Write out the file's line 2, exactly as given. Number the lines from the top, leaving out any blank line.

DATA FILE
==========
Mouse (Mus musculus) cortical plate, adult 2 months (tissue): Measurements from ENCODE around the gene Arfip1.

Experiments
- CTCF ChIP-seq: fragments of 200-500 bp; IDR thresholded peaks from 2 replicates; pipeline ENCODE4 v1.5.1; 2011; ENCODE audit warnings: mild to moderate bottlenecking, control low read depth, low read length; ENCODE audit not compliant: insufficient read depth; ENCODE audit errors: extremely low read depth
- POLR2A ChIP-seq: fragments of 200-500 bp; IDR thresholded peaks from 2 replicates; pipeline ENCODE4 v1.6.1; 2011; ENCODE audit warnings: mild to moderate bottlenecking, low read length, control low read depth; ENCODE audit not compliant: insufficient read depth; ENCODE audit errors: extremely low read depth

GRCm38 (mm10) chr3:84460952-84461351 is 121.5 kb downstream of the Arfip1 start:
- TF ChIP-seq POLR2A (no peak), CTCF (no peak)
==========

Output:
Experiments